Why Don’t We Remember?
“But though they wrote it all by rote
They did not write it right.”
–W.H. Hudson, “Far Away and Long Ago: A History of My Early Life”
An old friend and former colleague just celebrated his 60th birthday. Like all birthdays ending in “zero” after number 20, (e.g. 30th, 40th, and 50th birthdays) 60 seems like a big number when you reach it. After all, everyone is afraid of getting old.
Someone wrote a birthday message to my friend on Facebook: “Now is the best part of your life.” When I was 25 or 35, I would have thought that was nonsense. Now, I heartily agree.
In Chinese culture, 60 is a very special number, representing the completion of 5 cycles of 12 years. There are many good things about being 60-plus which you don’t discover until you arrive there. You don’t have to believe me, and if you’re in your 20s, you probably won’t. But wait and see. (I’m not just referring to senior discounts, either.)
The only disappointment which I’d like to report, with regard to passing this milestone, is that there are still a lot of things I don’t understand. When I was a little kid, I had the wildly mistaken notion that grown-ups understand almost everything — especially gray-haired grandpas and grandmas.
Of course as we age, our bodies experience more health and maintenance issues, and memory abilities become challenged. At the same time, there are a wide variety of tools available nowadays to cope with these issues.
Think about the mountains of your data stored on your smartphone, your PC, the cloud, etc. And there are more new tools in the pipeline, including some promising new drugs being tested to treat Alzheimers, and all sorts of improved medical diagnostic and treatment technologies.
A long time ago I had a luncheon in Hong Kong with a senior American executive of a Fortune 500 company. He was many years older than me, and had become a good friend. He lost his wife after a long battle with cancer.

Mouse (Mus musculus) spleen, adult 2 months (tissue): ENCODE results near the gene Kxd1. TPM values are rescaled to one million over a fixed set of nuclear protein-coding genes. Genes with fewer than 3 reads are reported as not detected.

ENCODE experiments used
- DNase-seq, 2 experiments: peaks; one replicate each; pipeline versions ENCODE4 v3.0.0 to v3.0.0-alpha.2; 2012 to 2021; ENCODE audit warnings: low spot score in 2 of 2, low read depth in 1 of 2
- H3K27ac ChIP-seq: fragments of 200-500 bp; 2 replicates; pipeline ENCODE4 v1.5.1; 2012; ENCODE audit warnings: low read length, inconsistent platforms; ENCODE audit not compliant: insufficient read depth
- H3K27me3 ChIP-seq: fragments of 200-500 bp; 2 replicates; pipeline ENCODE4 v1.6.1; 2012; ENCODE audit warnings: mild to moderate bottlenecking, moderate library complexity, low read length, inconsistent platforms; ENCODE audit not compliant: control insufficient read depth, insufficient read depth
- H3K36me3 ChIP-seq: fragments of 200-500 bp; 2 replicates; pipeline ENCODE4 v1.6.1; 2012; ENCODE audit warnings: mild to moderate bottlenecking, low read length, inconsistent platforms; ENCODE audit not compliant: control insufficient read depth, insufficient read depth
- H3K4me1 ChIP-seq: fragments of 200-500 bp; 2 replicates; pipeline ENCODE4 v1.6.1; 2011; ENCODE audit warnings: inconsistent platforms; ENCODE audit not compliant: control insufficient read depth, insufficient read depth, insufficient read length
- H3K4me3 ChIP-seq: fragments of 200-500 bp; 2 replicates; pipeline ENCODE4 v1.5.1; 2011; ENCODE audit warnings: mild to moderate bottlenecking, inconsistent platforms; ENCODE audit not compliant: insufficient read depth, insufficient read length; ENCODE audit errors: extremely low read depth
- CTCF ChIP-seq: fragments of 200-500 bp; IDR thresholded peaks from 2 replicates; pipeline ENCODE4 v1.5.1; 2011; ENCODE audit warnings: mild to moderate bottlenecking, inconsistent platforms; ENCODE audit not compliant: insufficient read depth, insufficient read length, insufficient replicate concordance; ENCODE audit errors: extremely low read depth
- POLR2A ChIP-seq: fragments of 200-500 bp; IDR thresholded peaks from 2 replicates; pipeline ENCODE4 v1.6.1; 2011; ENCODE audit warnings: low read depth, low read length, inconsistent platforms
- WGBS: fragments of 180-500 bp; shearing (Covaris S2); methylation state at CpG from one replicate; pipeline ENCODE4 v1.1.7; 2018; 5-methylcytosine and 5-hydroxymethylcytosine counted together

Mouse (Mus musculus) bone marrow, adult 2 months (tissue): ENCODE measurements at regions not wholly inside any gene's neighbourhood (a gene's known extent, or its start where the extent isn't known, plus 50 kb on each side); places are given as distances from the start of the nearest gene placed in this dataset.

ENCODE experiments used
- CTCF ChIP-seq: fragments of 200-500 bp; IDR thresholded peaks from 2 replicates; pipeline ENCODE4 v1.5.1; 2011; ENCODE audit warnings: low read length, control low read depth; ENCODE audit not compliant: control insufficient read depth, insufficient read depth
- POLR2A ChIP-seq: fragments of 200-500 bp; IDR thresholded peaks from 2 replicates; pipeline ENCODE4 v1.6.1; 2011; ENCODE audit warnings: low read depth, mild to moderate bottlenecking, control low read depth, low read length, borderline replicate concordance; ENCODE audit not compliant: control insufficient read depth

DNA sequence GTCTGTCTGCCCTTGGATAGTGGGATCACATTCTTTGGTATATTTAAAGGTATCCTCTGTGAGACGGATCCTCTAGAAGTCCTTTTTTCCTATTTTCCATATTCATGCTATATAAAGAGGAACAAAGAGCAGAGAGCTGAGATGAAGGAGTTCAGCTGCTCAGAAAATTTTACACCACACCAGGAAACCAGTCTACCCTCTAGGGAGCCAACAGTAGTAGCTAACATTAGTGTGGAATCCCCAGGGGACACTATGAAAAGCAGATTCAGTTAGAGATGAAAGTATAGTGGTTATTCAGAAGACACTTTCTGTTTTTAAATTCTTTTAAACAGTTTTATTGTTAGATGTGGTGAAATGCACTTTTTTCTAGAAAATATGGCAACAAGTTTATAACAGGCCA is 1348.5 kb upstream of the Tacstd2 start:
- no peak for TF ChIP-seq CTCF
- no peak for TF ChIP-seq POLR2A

I was around 30 years old, before that stage in life when we start routinely losing friends and family to illness and old age. My older friend, looking on the bright side, said that at least now his late beloved wife was beyond the suffering associated with cancer. He also commented that of all the diseases, Alzheimers was the most terrifying, not cancer.
Due to my youthful naivete, this was new to me. His point was not to say that cancer is a disease to be taken lightly, but that Alzheimers was scarier for various reasons.
Later, as I learned more about what happens to those suffering from advanced Alzheimers, I understood what he meant. To be of sound physical health, yet unable to recognize or remember your loved ones, or even find your way back home, is indeed very scary — not only for the afflicted, but for their loved ones. With no effective treatment for the disease or its associated loss of memory available yet, it seems a hopeless dilemma.
It’s all too easy to take memory for granted until we start losing it.
In my experience, Chinese people are less likely to take memory for granted because their education system places such a huge emphasis on rote learning. Apart from the issues of educational systems or pedagogy, there is simply no way to learn thousands of Chinese characters other than by rote learning.
I think one benefit to me as a foreigner of studying the Chinese language is that it forces you to develop a disciplined memory. To some extent, memory can be enhanced through regular exercise. On the other hand, it’s one thing to memorize a poem, a list of Chinese vocabulary words, a series of PIN numbers, or other “things”.
It’s quite another to refresh our long-term memories of experiences, encounters, names, faces, places, smells, sights, and so on. How this aspect of human memory functions is more of a mystery.
Why is it that one sight, sound, or smell can sometimes trigger a flood of memories of some experience which we’d long since forgotten?
And why is it that so often, we remember things which we’d really rather forget, yet forget the things we really should remember?
Some memories seem attached to us like superglue; yet others seem to be bound only loosely, as if by a rough paste of flour and water, easily dissolved, dispersed, and disappeared.
We all develop coping techniques. One of mine is making lists of things I need to do. I check items off as they are complete, and eventually create a new list. It’s a habit that doesn’t appeal to everyone, but it works for me.
The easy part is including the “things” we must do.
In the long run, the more important part is finding ways to remember the actions we should take, no matter how busy or distracted we become.
Spending quality time with our loved ones and friends is always at the top of that list, yet so easily forgotten.